In accordance with another aspect of the invention, a user terminal for use in a VoIP communication network is provided. The user terminal includes a memory for storing at least one alias and at least one local policy, each local policy being associated with a respective alias. The user terminal includes an alias manager for communicating to a Registrar aliases which are to be added or deleted from association with contact information of the user terminal. The user terminal includes a call processor for receiving a call request from a proxy, for extracting a received alias from the call request, and for applying the local policy associated with the received alias.
In accordance with another aspect of the invention, a method is provided for processing a call request at a proxy in a VoIP communication network. A call request is received from a caller device. An alias entered by the user of the caller device is determined. Contact information associated with the alias is determined. A unique outgoing alias associated with the caller device is determined. The unique outgoing alias is inserted into the call request as a caller device identifier. The call request is forwarded a user terminal identified by the contact information. In one embodiment, a proxy policy associated with the alias entered by the user is determined, the proxy policy being stored at the proxy. The call request is processed in accordance with the proxy policy associated with the alias.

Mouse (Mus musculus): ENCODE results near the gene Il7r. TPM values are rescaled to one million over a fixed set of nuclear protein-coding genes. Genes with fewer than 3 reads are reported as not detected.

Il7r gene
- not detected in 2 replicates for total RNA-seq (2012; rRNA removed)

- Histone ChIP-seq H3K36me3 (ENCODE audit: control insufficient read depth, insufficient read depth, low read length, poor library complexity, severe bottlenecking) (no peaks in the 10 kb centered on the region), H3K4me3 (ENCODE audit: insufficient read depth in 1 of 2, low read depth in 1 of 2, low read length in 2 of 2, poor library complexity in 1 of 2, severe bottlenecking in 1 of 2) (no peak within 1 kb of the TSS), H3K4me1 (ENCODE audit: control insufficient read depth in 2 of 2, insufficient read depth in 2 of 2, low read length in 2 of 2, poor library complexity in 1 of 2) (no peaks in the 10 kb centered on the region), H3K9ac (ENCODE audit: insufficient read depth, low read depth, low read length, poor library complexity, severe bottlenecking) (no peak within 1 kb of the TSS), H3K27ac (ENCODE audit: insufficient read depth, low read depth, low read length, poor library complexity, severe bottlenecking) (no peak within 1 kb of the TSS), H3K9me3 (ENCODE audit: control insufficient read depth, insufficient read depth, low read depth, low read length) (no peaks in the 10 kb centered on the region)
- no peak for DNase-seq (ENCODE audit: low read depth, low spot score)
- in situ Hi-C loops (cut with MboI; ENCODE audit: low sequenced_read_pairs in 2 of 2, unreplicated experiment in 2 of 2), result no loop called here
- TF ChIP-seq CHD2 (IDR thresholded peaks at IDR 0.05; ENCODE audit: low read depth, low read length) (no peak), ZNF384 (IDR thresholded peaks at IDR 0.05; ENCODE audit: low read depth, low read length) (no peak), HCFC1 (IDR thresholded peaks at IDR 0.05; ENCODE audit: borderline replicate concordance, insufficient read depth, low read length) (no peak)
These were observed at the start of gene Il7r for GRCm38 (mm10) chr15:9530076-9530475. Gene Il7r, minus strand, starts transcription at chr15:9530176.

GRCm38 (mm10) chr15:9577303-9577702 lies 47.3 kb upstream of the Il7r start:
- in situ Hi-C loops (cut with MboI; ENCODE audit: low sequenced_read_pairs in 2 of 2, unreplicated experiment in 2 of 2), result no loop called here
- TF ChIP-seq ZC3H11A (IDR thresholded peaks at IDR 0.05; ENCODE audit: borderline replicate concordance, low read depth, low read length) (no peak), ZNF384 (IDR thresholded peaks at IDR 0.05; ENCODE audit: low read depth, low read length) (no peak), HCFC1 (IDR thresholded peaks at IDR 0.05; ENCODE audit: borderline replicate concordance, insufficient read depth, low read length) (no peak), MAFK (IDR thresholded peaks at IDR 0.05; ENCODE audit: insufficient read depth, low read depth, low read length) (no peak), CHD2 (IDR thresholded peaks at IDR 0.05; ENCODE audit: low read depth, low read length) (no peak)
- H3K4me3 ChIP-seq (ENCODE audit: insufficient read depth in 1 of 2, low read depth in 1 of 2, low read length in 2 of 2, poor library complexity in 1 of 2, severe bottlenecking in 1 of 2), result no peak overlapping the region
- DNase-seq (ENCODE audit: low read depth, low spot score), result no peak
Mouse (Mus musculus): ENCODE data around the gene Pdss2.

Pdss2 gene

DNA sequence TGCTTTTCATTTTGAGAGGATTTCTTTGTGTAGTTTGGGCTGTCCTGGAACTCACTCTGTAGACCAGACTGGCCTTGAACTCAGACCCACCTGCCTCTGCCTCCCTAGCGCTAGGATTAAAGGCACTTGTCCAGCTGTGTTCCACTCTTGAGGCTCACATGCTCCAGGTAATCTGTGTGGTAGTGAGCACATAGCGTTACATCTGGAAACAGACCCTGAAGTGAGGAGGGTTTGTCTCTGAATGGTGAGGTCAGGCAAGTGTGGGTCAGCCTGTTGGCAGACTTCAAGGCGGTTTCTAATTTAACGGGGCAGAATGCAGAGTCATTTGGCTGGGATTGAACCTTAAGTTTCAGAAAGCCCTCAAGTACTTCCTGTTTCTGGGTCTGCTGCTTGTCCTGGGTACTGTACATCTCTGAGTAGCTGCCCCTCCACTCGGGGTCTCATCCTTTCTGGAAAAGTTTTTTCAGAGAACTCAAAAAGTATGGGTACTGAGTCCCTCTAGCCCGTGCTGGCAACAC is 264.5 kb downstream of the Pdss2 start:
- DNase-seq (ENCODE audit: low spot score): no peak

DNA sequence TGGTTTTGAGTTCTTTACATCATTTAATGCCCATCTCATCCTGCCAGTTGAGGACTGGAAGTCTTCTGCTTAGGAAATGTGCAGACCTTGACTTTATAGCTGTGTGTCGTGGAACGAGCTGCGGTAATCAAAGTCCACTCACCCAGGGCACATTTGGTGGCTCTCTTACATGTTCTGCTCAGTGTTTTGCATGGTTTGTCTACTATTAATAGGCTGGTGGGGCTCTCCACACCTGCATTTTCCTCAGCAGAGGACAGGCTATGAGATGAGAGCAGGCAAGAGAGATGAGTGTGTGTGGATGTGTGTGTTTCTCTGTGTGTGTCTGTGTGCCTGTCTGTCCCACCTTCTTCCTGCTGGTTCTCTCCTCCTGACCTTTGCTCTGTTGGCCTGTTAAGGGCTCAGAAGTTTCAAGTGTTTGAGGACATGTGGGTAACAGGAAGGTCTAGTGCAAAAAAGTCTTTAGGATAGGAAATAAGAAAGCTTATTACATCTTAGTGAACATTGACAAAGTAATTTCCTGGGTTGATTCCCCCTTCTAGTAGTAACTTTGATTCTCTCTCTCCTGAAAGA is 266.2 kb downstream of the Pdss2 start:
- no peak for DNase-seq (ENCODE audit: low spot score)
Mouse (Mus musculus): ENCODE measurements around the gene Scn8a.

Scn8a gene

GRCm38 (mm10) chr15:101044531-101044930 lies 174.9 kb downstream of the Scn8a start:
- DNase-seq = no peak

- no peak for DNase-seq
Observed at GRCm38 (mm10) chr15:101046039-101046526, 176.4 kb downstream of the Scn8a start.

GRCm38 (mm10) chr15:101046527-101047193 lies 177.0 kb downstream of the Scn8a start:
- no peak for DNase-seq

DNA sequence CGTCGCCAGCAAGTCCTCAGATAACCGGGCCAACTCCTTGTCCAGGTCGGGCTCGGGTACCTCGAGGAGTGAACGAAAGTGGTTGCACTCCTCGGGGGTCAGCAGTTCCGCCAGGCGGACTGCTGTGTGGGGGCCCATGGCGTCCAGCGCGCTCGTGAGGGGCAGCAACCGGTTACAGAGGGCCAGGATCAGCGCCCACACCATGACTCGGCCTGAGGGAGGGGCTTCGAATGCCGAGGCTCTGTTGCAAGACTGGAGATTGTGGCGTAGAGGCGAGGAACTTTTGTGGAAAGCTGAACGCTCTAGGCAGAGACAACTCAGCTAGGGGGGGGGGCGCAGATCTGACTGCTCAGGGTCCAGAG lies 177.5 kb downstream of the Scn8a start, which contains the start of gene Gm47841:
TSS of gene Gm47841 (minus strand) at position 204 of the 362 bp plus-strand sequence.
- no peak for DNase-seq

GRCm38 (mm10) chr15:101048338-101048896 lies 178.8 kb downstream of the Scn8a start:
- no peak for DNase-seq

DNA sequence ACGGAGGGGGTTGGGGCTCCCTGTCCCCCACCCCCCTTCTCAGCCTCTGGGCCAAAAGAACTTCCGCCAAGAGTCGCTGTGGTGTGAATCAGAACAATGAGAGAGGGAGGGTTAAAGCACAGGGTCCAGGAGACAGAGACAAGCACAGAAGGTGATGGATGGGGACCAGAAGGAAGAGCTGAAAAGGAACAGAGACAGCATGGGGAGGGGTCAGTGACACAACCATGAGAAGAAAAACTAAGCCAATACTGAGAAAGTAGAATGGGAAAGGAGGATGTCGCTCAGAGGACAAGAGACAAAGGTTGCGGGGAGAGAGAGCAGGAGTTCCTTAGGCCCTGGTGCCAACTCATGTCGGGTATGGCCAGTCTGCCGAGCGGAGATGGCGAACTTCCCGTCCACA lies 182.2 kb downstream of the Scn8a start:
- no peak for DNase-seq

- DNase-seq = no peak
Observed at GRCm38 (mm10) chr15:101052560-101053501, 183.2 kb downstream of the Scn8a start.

BRIEF DESCRIPTION OF THE DRAWINGS
The methods and apparatus of the present invention allow a user to dynamically configure means by which he or she can be contacted. By allowing the user to configure aliases as he or she chooses, aliases can be tied to the user device for as long or as briefly as the user wishes. The user has control over who can contact him or her, and to be alerted of who is calling independent of the particular calling device. The user can configure the user device to perform different actions depending on which alias was used to contact the user device, such as displaying a description of the alias. For example, a user wishing to sell a car may create and distribute an alias for precisely that purpose. Potential purchasers will use the distributed alias, and the user will be alerted when a call is received from someone using the distributed alias, regardless of from where the caller is calling. This allows the user to ignore such calls when desired. Once the car is sold, the user can configure the user device to inform calls to the distributed alias that the car has been sold, and after a while disable the alias altogether.